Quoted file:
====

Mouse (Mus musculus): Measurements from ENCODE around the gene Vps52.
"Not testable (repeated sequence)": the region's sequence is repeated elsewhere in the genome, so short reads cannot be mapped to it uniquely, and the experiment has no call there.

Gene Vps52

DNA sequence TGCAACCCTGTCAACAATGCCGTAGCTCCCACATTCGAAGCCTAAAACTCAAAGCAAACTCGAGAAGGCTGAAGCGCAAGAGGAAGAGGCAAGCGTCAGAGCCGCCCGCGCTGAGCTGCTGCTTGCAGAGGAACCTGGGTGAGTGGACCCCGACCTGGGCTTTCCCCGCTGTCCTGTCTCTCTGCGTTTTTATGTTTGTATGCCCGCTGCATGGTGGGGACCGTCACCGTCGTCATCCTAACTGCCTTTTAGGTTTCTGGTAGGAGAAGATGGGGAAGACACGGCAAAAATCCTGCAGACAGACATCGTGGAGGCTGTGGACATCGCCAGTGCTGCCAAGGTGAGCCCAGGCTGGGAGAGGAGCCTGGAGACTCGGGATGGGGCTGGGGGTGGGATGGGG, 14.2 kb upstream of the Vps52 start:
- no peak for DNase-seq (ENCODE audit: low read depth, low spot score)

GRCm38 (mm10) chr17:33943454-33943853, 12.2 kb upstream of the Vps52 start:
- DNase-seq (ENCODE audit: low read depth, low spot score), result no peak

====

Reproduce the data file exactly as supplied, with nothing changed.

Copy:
Mouse (Mus musculus): Measurements from ENCODE around the gene Vps52.
"Not testable (repeated sequence)": the region's sequence is repeated elsewhere in the genome, so short reads cannot be mapped to it uniquely, and the experiment has no call there.

Gene Vps52

DNA sequence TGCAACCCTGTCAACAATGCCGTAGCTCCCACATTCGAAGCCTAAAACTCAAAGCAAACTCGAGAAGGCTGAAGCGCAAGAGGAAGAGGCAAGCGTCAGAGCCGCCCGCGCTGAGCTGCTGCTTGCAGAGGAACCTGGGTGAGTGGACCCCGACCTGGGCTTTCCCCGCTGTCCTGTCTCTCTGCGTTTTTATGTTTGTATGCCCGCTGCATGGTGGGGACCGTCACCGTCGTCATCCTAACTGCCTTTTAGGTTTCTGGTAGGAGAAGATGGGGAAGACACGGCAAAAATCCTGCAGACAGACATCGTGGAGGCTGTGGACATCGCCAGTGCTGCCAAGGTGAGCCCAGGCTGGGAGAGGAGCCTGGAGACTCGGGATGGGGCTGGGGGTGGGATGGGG, 14.2 kb upstream of the Vps52 start:
- no peak for DNase-seq (ENCODE audit: low read depth, low spot score)

GRCm38 (mm10) chr17:33943454-33943853, 12.2 kb upstream of the Vps52 start:
- DNase-seq (ENCODE audit: low read depth, low spot score), result no peak